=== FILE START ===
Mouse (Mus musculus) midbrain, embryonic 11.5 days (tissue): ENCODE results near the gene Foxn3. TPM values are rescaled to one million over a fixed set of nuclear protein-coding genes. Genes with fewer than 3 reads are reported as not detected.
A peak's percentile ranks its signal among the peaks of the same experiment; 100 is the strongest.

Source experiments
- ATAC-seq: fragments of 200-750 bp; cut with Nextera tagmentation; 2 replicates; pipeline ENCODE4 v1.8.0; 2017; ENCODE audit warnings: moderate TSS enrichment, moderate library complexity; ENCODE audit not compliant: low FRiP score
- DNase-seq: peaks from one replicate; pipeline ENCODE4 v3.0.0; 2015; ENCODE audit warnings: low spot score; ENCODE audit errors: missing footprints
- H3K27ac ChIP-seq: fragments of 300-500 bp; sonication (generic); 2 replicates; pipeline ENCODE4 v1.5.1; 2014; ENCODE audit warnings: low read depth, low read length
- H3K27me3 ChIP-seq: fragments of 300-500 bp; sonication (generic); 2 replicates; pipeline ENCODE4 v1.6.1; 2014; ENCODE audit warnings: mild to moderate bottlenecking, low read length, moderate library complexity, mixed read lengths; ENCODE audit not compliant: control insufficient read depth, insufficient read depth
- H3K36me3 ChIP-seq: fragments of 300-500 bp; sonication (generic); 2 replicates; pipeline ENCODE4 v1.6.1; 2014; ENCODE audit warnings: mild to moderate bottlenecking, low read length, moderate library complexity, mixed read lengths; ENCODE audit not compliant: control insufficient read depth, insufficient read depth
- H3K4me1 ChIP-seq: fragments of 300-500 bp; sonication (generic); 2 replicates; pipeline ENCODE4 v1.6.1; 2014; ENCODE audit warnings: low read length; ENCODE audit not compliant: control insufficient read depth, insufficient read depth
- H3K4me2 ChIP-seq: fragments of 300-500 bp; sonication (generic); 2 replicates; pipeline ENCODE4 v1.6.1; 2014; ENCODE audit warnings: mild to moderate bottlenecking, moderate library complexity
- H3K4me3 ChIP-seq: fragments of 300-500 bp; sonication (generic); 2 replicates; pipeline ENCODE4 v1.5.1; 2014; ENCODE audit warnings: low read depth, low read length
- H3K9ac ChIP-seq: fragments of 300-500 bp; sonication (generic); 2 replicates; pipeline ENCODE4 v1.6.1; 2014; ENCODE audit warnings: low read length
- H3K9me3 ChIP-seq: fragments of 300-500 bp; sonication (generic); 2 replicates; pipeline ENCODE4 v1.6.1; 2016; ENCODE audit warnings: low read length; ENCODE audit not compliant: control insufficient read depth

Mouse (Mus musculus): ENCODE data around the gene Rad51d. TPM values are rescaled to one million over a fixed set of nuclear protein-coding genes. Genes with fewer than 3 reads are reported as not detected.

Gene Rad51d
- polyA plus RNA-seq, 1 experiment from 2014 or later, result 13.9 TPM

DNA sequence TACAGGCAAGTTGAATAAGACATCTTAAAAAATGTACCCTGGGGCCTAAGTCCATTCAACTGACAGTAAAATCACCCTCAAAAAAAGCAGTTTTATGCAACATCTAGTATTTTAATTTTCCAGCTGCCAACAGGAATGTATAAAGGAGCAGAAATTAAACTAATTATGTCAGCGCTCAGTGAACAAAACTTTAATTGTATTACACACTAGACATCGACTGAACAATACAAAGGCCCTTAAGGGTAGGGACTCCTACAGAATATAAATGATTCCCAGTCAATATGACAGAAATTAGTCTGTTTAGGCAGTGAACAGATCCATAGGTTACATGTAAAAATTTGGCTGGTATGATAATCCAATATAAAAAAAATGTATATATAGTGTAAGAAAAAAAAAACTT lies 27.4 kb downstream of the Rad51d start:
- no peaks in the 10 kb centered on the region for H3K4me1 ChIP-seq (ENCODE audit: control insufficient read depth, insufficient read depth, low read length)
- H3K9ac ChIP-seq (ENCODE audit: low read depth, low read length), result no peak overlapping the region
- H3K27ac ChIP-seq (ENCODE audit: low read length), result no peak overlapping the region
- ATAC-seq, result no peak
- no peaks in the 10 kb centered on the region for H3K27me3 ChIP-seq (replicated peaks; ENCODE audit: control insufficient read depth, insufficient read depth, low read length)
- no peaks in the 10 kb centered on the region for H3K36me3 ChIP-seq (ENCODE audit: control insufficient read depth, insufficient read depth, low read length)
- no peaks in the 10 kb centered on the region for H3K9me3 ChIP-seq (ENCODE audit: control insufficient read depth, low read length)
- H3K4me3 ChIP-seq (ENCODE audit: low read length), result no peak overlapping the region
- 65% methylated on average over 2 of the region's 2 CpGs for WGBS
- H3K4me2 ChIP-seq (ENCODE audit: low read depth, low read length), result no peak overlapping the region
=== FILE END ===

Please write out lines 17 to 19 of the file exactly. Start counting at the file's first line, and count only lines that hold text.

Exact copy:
DNA sequence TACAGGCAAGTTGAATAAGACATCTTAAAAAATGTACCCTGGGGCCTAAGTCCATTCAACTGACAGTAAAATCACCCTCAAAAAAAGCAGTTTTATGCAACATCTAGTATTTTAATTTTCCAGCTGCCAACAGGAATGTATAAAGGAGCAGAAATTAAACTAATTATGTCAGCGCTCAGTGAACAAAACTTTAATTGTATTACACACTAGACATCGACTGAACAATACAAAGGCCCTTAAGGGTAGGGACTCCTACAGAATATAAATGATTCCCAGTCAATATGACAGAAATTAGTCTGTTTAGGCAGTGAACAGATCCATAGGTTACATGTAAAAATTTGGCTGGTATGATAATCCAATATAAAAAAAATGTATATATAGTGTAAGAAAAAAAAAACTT lies 27.4 kb downstream of the Rad51d start:
- no peaks in the 10 kb centered on the region for H3K4me1 ChIP-seq (ENCODE audit: control insufficient read depth, insufficient read depth, low read length)
- H3K9ac ChIP-seq (ENCODE audit: low read depth, low read length), result no peak overlapping the region